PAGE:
At a Climate Week NYC panel discussion hosted by the Yale School of the Environment, Professor Daniel Esty and a group of international experts offered insights on how the global trade system can be restructured to combat climate change and deliver a sustainable future.
A re-imagined international trade system is one of our best opportunities to realize robust climate change action on a global scale and move toward a sustainable future. That was the top takeaway from the Remaking Global Trade for a Sustainable Future panel discussion hosted by the Yale School of the Environment during Climate Week NYC.
Held at the Yale Club on September 20, the discussion opened with presentations by two of the co-leads of the Remaking Global Trade for a Sustainable Future Project including Dan Esty, Hillhouse Professor of Environmental Law and Policy and director of the Yale Center for Environmental Law and Policy and Jan Yves Remy, director of the Shridath Ramphal Centre of International Trade Law and Policy at the University of the West Indies. Commentary was provided by two sustainability thought leaders who have been involved in the Project: Kerrlene Wills, director for Oceans and Climate at the United Nations Foundation, and Yuvan Beejadhur, senior advisor to WTO Director-General Ngozi Okonjo-Iweala.
“Since early in the 21st century, the global trade system has been seen as delivering on what big business and multinational corporations needed — and not what all of us needed,” Esty said, noting that the theory that global trade could be a critical point of leverage for a sustainable future was what motivated him to accept Dr. Ngozi’s invitation to take a public service leave from Yale to help the WTO team think through the elements of a WTO sustainability reform agenda.
“What Dr. Ngozi has stressed during her time as the WTO director general is that we need a people-centered trade system, and that is very much what we're trying to advance with this Remaking Global Trade Project,” he said. “It needs to be, as Dr. Ngozi would tell us if she were here, more inclusive, more transparent, more digital and modern, and, fundamentally, more sustainable.”
At WTO’s Public Forum in Geneva last week, the Remaking Global Trade Project, which is a joint initiative of the Yale Center for Environmental Law and Policy, Tufts’ Fletcher School of Law and Diplomacy, and the University of the West Indies, released its reform agenda, or roadmap, to restructure international trade to drive global progress on climate change and sustainability. Known as the Villars Framework for a Sustainable Trade System, the agenda was refined at the High-Level Summit Meeting for a Sustainable Trade System, held Sept. 15-17 in Villars (Switzerland), which brought together more than 100 officials from trade ministries, environment and climate change agencies, environmental NGOs, academic policy centers, think tanks, and business.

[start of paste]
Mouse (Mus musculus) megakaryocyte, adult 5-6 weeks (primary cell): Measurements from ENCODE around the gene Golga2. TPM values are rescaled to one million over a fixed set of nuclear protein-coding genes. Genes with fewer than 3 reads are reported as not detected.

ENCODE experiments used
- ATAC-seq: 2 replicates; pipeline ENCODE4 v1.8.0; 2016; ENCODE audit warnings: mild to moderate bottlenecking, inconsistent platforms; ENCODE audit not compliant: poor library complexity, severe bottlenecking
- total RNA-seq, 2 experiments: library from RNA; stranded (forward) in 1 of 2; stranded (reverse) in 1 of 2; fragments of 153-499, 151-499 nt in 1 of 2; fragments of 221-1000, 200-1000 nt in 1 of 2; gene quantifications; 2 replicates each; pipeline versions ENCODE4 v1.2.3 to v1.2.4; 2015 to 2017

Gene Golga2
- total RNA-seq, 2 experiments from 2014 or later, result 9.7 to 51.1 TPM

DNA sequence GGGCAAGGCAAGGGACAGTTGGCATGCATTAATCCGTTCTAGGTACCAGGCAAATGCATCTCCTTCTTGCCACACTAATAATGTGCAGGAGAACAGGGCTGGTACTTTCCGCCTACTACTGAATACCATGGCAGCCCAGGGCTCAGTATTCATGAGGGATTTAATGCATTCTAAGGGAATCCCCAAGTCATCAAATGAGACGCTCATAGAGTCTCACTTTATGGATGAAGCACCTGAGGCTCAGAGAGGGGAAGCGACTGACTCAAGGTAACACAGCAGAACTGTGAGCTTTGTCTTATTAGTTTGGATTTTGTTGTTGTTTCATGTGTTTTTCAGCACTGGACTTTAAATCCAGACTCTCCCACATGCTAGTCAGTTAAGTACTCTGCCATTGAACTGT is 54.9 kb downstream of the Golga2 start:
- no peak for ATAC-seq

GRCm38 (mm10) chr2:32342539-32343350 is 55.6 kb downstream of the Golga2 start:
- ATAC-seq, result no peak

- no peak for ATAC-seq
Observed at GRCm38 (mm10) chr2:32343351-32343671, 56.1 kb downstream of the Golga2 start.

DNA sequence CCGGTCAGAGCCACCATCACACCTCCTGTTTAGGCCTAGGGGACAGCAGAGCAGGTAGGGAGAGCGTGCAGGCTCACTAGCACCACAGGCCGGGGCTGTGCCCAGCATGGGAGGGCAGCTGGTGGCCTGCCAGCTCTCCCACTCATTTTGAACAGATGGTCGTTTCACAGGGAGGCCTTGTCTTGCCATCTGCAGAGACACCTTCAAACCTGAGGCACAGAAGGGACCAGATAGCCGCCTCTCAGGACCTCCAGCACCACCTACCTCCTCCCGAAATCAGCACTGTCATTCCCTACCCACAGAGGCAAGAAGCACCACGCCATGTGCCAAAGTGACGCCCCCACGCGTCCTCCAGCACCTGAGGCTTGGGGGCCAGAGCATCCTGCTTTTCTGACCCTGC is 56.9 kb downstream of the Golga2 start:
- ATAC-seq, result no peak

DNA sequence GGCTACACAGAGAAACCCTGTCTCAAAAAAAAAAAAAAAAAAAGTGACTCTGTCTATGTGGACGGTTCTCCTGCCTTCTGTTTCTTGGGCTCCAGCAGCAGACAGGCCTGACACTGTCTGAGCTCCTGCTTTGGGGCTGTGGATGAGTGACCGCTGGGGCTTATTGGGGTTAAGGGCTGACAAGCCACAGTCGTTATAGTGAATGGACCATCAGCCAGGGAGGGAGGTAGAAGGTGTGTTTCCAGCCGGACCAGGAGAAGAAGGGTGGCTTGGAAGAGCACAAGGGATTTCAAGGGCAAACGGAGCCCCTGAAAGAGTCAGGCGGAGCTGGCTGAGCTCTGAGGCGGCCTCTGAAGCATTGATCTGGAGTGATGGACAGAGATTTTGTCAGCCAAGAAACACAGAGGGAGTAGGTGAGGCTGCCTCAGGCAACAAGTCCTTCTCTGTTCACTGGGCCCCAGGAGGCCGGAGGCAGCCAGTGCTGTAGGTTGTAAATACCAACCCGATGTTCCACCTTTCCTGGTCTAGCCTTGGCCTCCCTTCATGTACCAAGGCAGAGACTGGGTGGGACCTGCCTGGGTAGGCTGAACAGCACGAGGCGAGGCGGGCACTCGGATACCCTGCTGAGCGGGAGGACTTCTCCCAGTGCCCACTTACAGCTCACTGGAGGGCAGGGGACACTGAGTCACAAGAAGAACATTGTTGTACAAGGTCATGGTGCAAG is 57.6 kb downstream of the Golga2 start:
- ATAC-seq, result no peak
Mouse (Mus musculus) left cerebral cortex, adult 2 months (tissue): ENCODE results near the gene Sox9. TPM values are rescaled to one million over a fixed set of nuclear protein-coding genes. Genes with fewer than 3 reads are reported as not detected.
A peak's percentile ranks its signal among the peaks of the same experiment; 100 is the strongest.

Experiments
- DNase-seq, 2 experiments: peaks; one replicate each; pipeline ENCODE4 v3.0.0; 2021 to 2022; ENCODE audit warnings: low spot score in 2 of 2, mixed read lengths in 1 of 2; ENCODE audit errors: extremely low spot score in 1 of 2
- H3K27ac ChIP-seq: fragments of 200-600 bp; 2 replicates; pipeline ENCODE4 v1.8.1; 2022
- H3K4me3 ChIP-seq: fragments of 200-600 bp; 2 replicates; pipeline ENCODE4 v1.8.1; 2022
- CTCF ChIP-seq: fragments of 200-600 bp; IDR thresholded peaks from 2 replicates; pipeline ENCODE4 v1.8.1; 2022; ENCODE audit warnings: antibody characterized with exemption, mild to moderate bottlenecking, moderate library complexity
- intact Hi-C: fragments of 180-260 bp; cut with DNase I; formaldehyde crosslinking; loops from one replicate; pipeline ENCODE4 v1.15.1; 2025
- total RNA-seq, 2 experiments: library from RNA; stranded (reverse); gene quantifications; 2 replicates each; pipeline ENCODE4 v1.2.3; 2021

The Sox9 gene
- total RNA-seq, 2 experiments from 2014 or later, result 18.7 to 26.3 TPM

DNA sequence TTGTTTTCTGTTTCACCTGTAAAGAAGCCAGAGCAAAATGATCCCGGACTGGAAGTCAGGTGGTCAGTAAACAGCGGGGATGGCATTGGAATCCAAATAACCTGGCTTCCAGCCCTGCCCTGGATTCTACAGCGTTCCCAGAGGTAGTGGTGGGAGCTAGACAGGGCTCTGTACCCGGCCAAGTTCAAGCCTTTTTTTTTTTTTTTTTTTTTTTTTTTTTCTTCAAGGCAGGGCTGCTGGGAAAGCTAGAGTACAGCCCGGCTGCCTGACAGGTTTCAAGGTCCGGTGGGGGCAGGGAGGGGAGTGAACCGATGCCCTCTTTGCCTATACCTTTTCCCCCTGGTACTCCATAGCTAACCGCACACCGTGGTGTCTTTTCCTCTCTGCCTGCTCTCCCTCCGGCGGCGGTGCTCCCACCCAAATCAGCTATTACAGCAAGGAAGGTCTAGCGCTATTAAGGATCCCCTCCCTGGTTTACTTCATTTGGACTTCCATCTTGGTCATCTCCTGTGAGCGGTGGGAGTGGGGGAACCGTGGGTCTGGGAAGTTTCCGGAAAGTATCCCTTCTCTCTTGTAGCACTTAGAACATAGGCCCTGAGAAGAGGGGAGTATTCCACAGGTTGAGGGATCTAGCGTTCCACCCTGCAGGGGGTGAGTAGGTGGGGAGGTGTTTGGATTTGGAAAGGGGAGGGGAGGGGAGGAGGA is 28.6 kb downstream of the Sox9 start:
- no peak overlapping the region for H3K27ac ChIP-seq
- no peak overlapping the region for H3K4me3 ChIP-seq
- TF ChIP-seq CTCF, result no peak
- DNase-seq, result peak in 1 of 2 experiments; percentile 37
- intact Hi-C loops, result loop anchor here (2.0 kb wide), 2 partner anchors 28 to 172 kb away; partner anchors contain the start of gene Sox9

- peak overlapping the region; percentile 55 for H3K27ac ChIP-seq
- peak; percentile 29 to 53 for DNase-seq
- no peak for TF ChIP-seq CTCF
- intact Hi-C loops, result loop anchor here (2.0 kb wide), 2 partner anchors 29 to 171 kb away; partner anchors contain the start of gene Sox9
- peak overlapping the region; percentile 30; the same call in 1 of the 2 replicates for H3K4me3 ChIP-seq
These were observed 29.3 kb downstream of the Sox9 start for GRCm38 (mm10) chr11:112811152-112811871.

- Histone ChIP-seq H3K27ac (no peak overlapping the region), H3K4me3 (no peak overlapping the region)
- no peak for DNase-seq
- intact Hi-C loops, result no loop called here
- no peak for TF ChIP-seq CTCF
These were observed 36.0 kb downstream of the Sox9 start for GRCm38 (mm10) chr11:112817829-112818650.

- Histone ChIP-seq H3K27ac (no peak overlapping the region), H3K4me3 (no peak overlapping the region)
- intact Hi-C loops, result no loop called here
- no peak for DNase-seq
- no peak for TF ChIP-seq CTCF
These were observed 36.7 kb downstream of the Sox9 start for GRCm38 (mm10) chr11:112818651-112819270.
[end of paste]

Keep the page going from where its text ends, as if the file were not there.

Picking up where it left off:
Double Bad Box
Remy, co-leader and policy director of the Project, described the 10 workshops held at diverse locations around the world from which the reform agenda emerged.
“We looked at Indigenous communities, at women and trade, at workers and labor and trade. We also looked at the digital revolution and its intersection in trade, the just transition and the development focus of many small developing countries, and bigger developing countries as well,” she said. “What you see here is really that attempt to bring people on board thinking about how trade must be more responsive to the needs of the new economy.”
Among the points Remy said she took away from the Project and the Villars Framework was that the global trade system has to be more ambitious in terms of its outlook and where it wants to go. It cannot, however, be ignorant of the systems through which it has been operating for the past 40 to 50 years.
“The WTO has really had only one question in mind for all its history when there's a subsidy in question— is it trade distorting?” Remy said. “Our argument is that is the wrong question to start with, and it's not the only question. The first question should be is the government support sustainability enhancing or sustainability diminishing.”